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Indian Americans Are Big Donors To Gabbard Campaign https://www.civilbeat.org/2019/04/indian-americans-are-big-donors-to-gabbard-campaign/ Tue, 23 Apr 2019 10:01:31 +0000 https://www.civilbeat.org/?p=1329169 WASHINGTON — U.S. Rep. Tulsi Gabbard might not be able to compete in the money department with well-known presidential candidates such as Bernie Sanders and Kamala Harris, but she does lead the pack in at least one category — donations from Indian Americans. A recent analysis of Federal Election Commission filings by AAPI Data found […]

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WASHINGTON — U.S. Rep. Tulsi Gabbard might not be able to compete in the money department with well-known presidential candidates such as Bernie Sanders and Kamala Harris, but she does lead the pack in at least one category — donations from Indian Americans.

A recent analysis of Federal Election Commission filings by AAPI Data found that Gabbard raised $237,300 from Indian Americans in the first quarter of 2019.

That was more than any other declared Democratic presidential candidate who filed an FEC report by last week’s April 15 deadline. Cory Booker, the U.S. senator from New Jersey, came in second with $131,318 from Indian American donors, according to the AAPI Data analysis.

Hawaii Rep. Tulsi Gabbard pulls in a lot of campaign donations from the Indian American community.

Nick Grube/Civil Beat

“What stood out to me quite a bit was that 44% of all the money Indian Americans gave went to Tulsi Gabbard, which is quite a bit,” said Sono Shah, researcher at AAPI Data who crunched the numbers.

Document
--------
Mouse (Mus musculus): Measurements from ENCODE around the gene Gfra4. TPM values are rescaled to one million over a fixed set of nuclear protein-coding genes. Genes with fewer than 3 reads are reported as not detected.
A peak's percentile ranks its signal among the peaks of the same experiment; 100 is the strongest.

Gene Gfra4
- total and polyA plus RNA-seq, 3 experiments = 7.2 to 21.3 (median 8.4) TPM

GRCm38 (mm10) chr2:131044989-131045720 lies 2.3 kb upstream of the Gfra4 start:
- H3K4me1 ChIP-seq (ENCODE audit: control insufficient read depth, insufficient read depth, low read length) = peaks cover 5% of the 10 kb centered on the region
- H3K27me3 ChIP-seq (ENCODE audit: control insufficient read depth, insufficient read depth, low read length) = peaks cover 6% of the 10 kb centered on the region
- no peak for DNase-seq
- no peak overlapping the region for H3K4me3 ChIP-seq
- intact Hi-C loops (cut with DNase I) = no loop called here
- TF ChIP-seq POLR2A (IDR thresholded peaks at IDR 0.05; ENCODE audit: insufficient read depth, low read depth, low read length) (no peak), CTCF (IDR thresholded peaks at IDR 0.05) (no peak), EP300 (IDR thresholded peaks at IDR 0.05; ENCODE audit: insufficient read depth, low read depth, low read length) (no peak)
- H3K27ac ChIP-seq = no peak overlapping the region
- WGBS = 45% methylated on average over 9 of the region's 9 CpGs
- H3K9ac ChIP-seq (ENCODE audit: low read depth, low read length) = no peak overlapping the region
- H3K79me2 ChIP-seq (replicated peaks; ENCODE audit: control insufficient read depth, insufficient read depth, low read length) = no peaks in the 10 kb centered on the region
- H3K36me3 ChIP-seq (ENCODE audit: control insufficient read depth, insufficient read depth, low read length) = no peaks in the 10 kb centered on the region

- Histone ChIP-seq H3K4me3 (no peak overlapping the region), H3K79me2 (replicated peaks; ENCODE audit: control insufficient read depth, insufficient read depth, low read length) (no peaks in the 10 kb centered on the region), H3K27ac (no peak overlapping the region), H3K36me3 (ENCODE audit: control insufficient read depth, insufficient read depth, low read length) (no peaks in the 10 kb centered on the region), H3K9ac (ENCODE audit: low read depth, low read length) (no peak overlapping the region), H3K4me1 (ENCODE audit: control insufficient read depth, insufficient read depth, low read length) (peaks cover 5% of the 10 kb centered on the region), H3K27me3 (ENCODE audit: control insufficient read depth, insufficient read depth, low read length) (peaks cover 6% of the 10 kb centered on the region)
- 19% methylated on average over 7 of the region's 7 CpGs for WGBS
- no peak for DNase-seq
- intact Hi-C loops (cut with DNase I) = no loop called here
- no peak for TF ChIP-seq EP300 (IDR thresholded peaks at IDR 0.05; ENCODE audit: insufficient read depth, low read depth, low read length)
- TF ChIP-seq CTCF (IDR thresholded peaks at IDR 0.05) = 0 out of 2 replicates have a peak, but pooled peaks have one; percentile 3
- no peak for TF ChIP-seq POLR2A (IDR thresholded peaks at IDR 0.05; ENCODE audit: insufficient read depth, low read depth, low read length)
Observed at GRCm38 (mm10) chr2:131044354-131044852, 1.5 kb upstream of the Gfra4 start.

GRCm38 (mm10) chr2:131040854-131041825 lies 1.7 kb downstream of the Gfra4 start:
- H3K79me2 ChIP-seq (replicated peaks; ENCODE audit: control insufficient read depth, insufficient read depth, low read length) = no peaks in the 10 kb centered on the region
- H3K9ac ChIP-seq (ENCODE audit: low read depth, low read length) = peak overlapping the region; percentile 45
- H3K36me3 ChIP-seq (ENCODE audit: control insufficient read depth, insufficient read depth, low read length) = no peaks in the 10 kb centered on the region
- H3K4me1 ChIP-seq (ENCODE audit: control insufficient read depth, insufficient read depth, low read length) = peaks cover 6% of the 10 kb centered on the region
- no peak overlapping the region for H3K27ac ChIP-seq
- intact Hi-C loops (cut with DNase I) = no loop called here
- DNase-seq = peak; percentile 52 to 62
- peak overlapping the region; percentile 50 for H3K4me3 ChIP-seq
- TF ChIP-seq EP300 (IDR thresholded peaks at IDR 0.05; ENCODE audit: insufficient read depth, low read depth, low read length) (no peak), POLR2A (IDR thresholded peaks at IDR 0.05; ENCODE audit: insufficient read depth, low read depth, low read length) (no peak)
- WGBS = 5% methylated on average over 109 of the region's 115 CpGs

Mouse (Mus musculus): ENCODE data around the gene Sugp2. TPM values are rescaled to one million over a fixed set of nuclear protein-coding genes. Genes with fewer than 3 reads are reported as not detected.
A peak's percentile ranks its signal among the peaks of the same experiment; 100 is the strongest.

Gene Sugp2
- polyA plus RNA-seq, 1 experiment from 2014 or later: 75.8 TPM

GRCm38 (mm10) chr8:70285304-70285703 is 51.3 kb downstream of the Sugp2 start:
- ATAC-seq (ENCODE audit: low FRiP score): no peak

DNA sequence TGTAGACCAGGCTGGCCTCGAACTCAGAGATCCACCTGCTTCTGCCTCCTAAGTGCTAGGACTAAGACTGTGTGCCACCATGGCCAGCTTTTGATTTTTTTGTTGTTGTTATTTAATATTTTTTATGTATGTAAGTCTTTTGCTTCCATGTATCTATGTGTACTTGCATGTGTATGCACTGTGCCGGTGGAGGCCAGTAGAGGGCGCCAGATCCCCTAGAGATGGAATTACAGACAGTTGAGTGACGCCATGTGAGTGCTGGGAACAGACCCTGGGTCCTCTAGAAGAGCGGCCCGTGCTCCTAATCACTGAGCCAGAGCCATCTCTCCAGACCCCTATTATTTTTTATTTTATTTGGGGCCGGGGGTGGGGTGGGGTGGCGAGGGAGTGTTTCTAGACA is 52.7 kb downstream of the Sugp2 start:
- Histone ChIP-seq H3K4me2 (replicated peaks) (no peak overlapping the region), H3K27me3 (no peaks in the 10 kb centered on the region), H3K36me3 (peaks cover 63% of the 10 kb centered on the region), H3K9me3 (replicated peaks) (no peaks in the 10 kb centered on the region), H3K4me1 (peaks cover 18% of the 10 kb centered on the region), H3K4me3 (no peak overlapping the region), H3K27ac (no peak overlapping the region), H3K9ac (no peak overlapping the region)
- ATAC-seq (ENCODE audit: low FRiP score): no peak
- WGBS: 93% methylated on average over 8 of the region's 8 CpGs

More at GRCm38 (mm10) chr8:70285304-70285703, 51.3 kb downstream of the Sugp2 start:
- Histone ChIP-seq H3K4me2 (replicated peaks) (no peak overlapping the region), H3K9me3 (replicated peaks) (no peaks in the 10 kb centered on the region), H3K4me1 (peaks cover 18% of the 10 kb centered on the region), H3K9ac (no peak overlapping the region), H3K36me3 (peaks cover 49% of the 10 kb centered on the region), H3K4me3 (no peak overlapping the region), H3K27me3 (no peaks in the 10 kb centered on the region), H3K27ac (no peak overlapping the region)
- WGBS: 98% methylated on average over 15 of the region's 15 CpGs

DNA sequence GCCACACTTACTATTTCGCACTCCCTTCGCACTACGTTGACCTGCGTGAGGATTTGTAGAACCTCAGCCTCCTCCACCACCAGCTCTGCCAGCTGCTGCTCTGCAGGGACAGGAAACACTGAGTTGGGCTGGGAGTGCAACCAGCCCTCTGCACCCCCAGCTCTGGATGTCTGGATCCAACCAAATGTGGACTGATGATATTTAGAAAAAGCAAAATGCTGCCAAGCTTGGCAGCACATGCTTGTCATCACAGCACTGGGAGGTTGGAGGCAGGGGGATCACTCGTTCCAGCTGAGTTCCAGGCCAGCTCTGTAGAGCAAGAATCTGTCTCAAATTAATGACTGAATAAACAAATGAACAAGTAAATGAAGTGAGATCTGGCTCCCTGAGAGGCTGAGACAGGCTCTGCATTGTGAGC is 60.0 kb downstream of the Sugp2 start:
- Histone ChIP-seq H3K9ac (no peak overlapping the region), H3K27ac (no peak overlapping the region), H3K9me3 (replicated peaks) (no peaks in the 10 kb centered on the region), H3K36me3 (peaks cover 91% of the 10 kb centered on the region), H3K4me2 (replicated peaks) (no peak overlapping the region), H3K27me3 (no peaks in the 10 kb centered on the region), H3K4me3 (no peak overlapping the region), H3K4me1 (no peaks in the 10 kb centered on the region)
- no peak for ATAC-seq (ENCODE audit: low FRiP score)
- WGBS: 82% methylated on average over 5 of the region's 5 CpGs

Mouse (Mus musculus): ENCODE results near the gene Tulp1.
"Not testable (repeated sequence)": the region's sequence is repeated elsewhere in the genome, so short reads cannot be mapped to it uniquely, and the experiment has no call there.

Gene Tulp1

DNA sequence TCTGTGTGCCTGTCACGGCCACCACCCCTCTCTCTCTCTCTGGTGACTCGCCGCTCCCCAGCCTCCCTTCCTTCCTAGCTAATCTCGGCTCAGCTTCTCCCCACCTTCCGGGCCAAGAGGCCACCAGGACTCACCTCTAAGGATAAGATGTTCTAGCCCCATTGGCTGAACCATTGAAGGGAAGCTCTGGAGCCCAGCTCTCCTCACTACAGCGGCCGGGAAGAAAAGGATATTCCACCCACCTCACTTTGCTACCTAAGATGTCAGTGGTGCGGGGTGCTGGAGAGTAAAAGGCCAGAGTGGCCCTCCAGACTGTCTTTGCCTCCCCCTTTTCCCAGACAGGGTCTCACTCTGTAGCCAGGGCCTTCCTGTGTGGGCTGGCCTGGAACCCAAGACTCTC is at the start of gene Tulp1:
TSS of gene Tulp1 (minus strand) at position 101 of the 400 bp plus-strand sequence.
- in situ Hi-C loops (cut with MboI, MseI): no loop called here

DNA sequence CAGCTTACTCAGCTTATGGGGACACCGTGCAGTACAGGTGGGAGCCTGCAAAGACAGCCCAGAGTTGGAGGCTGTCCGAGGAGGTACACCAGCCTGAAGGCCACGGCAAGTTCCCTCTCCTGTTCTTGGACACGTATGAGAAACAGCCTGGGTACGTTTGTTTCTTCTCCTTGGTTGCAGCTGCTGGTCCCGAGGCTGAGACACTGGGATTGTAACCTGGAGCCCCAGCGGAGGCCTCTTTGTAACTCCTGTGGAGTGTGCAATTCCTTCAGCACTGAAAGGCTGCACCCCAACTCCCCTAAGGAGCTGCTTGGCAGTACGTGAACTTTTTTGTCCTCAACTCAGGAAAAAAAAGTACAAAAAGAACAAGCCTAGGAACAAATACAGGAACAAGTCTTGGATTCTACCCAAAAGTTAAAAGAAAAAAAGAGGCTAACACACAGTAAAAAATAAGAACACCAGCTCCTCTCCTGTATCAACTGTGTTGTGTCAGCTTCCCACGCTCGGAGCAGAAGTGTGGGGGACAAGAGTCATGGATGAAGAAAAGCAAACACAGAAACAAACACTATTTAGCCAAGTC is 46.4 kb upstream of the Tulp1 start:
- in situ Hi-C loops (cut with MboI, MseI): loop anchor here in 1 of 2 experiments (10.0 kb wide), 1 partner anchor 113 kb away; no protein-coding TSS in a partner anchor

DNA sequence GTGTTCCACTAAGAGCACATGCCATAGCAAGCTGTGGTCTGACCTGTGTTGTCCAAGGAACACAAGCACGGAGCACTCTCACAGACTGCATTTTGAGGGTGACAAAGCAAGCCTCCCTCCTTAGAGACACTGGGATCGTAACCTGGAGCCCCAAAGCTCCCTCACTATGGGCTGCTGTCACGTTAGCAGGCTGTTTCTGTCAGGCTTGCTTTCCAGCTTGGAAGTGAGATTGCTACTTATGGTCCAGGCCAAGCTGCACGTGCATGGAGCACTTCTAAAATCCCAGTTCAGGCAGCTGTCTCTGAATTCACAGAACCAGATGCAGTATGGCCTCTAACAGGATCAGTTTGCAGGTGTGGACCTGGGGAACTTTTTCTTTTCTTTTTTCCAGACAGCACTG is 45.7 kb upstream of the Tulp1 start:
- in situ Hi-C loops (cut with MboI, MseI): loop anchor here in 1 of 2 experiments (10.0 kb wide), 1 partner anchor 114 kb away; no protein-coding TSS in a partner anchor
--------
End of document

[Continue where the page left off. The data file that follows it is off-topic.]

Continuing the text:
“In terms of the other ethnic groups there weren’t that many that donated that large of a portion of their money to a single candidate.”

For instance, only 26 percent of Chinese donors gave their money to Andrew Yang, who received nearly 80 percent of his Asian contributions from Chinese Americans.

Many of the other candidates, particularly the major ones, had a more diverse distribution.

AAPI Data — a demographic research project  focused on Asian Americans and Pacific Islanders — found that both Gabbard and Booker did well with Asians in general.

The analysis found that Booker received $394,923 from Asians while Gabbard took in $390,155, which was enough to rank them No. 1 and No. 2, respectively, among the 14 Democratic presidential candidates included in the study.

Shah warned that the statistical analysis, however, is not comprehensive and should be looked at as an estimate.

Shah used an ethnic surname methodology that’s often used in health and political science research. The Consumer Finance Protection Bureau also uses a similar method to enforce fair lending laws.

The methodology does have its shortcomings, particularly when it comes to interracial marriages that result in name changes.

Another caveat in the data comes from FEC rules that only require candidates to disclose the names of donors who give $200 or more to an individual’s campaign. For Gabbard, that meant the analysis included less than $900,000 of the nearly $1.9 million she raised during the first quarter of 2019.

Of the nearly $390,155 Gabbard pulled in from Asian donors, nearly 60 percent came from the Indian American community, and mostly from donors living in California.